Significant changes to the federal regulations that apply to places of public accommodation, commercial facilities, and private entities offering examinations and courses have taken effect over the past year and it is critical that regulated communities understand the impact of these changes. Both Title III and Title II of the Americans with Disabilities Act (ADA) Regulations have been amended: Title III of the ADA applies to hospitals, doctors’ offices, restaurants, retail stores, hotels, movie theaters, private schools, convention centers, day care centers, and recreation facilities, such as sports stadiums and fitness clubs, banks, ATMs, and any other facility that welcomes the public or provides a public service. Title II of the ADA include state and local government offices, public schools, and state licensing and exam centers.
Key changes in the revised regulations
The amended regulations adopt the 2010 ADA Standards for Accessible Design, which implement new accessibility guidelines for government facilities and commercial places of public accommodation. In addition, the amended regulations address numerous accessibility issues, including selling and issuing tickets to individuals with disabilities; accommodating service animals, wheelchairs and other power-driven mobility devices; providing auxiliary communication aids; and making reservations in places of lodging. The heightened standards are technical in nature and include, for example: wheelchair access points (e.g., wheelchair spaces and companion seats may not be located on or obstructed by temporary platforms or other movable structures); reach ranges; single-user toilet rooms; assembly areas; location of accessible routes; entrances from parking structures; and location of guest rooms in lodging facilities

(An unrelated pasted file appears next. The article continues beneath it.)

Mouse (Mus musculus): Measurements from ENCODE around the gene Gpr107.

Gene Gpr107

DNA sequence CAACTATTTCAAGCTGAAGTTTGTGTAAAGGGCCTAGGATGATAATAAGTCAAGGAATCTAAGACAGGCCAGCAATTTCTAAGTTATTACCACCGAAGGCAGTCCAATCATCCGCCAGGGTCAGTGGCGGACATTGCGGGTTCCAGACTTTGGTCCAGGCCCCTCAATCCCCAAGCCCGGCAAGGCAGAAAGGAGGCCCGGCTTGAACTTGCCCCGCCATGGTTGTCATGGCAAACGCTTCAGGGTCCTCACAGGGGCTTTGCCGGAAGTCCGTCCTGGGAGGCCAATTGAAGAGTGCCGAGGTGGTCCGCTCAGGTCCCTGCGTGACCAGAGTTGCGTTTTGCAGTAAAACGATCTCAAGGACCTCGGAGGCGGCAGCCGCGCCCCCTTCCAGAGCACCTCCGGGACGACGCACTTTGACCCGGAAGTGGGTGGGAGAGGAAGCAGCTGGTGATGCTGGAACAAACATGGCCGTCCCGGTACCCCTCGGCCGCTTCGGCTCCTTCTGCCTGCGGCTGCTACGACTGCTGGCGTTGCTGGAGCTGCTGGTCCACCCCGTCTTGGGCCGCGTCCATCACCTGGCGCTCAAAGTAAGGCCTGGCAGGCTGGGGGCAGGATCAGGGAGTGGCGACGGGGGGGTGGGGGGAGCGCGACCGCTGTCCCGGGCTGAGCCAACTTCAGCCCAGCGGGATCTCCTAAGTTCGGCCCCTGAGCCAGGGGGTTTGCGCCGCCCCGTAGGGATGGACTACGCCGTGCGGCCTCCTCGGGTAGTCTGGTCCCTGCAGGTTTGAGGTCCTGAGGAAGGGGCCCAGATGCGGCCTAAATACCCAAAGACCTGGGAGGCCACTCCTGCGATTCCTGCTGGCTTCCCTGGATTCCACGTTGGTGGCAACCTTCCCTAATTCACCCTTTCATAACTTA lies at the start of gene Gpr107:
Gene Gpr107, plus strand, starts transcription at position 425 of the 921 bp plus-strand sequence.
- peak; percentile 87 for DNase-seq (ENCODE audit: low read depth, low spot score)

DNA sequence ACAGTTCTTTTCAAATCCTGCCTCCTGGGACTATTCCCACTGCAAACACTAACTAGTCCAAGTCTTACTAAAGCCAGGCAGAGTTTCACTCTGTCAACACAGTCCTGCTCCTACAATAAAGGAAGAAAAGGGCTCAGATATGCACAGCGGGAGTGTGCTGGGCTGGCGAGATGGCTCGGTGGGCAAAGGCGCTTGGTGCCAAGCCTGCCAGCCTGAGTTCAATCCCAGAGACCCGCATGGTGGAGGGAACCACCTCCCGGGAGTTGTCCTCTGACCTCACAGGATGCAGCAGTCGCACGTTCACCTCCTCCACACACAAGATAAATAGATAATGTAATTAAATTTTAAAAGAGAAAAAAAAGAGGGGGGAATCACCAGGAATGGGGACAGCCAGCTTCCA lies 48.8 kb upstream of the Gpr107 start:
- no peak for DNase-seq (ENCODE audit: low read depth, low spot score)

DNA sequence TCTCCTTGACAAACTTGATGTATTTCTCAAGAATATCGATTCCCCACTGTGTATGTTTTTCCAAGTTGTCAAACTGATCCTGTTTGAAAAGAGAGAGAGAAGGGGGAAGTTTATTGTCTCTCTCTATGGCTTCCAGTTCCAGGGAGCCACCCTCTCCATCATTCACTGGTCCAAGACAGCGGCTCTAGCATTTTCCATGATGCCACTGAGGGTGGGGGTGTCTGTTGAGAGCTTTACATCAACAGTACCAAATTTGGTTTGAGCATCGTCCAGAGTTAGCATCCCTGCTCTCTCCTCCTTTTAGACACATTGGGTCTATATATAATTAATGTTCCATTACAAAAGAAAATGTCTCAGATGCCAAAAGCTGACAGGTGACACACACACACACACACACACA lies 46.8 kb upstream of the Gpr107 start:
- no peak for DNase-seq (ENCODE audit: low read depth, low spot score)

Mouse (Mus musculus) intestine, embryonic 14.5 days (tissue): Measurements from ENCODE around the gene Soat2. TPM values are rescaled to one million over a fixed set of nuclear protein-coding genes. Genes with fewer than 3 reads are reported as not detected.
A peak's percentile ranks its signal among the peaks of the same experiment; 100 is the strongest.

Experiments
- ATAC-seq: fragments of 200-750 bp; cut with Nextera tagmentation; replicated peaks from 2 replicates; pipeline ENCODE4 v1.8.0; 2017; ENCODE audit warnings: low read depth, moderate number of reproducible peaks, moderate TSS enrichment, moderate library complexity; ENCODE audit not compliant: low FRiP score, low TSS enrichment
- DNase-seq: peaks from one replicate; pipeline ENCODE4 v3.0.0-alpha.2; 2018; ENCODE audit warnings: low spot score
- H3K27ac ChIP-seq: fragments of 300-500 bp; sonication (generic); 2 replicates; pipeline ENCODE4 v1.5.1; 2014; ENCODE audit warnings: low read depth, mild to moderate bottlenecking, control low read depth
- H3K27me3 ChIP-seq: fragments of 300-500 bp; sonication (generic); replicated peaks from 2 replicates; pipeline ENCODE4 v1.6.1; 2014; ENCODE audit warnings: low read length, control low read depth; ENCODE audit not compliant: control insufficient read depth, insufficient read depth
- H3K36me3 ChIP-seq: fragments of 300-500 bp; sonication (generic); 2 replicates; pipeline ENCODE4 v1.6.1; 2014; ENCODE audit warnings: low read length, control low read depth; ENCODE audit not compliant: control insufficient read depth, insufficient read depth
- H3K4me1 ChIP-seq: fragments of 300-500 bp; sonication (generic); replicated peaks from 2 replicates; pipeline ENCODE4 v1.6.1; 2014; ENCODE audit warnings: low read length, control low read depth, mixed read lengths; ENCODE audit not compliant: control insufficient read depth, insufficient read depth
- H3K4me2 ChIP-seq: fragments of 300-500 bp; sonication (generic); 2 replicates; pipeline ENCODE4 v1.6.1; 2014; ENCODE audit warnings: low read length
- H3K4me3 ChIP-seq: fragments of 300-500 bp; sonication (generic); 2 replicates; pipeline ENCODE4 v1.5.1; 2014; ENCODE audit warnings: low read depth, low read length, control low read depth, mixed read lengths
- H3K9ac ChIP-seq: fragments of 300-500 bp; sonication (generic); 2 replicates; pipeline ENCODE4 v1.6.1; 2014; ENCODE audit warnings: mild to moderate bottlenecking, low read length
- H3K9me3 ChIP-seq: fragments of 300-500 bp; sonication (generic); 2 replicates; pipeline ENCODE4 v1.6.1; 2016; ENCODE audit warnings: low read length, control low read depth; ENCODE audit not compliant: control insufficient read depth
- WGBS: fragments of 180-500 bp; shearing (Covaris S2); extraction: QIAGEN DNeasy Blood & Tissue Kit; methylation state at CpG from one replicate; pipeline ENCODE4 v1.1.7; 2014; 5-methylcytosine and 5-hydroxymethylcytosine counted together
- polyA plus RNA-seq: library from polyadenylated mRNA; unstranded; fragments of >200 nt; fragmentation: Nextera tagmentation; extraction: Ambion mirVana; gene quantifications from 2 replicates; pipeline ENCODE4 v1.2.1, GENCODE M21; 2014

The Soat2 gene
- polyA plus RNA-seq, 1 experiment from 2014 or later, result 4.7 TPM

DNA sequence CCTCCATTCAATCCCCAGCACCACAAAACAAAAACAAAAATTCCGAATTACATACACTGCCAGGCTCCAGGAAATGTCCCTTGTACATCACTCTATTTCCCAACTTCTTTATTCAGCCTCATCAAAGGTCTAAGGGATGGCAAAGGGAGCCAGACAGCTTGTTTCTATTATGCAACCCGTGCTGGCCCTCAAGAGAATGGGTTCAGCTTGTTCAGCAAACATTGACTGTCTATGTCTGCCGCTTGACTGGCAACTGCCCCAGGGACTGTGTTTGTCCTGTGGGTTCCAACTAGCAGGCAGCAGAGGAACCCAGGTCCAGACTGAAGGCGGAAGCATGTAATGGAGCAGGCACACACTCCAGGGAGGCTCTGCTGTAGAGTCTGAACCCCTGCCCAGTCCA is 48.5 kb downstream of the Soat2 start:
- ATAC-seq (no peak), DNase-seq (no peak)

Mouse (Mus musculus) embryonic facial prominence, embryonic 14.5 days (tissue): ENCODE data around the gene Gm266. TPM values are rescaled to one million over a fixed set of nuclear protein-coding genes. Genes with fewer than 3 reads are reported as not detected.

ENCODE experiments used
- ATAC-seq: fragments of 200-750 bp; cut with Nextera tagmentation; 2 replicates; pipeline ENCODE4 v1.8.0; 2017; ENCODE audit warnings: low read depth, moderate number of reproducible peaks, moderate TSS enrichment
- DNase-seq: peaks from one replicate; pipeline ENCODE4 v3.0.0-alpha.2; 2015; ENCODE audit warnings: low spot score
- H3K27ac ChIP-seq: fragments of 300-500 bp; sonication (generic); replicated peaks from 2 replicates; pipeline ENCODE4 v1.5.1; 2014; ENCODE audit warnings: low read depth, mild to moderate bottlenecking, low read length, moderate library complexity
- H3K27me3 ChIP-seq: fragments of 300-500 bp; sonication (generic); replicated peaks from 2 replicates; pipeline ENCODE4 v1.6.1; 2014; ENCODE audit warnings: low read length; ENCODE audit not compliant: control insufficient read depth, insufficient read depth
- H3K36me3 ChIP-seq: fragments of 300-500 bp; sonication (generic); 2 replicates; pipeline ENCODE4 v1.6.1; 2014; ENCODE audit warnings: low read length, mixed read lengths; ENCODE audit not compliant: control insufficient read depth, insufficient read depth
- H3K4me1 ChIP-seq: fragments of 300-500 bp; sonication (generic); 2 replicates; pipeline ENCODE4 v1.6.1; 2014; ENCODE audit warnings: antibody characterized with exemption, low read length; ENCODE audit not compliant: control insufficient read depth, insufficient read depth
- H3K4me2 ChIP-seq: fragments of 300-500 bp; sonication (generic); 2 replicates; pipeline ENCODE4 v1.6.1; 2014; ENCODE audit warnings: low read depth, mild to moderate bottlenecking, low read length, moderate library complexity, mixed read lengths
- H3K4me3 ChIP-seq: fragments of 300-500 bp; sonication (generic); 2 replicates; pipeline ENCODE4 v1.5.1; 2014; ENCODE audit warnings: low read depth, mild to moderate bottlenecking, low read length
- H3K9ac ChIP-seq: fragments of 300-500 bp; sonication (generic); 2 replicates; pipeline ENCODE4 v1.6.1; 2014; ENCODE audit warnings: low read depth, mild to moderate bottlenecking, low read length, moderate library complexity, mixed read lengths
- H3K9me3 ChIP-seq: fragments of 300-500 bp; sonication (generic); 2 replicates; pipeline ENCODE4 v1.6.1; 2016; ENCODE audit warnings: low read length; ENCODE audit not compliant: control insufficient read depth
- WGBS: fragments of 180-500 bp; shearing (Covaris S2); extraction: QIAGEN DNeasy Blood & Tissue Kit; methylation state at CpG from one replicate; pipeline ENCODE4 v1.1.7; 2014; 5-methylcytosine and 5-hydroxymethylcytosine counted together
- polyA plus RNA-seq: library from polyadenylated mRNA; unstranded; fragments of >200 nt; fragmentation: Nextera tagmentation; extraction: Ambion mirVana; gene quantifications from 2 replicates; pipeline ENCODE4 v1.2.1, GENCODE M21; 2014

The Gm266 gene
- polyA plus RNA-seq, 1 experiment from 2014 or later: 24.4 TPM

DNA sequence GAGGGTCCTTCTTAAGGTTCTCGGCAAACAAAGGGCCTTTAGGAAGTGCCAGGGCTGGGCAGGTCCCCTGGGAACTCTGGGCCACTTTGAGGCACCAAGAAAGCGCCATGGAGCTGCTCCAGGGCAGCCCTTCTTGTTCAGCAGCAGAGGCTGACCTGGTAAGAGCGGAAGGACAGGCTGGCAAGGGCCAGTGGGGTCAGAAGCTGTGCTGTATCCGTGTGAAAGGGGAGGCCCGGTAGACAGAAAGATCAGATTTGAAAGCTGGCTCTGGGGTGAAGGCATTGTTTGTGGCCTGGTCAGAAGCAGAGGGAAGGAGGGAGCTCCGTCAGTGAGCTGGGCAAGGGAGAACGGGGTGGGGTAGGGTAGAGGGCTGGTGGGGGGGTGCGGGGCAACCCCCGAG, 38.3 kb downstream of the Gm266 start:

Reservations for Places of Lodging
Places of lodging must: (1) allow individuals with disabilities to make reservations for accessible guest rooms during the same hours and in the same manner as other guests; and (2) identify and describe accessible features in the hotels and guest rooms. Places of lodging must also ensure that reserved accessible guest rooms are available for those guests with disabilities upon their arrival.
The new regulations update guidance for effective communication for persons with disabilities. For example, the regulation allows for use of video remote interpreting services as an auxiliary aid, if the entity complies with specified performance standards.
The regulations provide guidance on the sale of tickets for accessible seating, the sale of season tickets, the hold and release of accessible seating to non-disabled individuals, ticket pricing, prevention of the fraudulent purchase of accessible seating, and the ability to purchase multiple tickets when buying accessible seating.
The new federal regulations governing patient access to medical services took effect in March 2011 and apply to the services provided by hospitals, medical offices and care facilities. They are part of the amendments to the Americans with Disabilities Act's (ADA) public accommodation regulations and are NOT related to the ADA regulations for employment.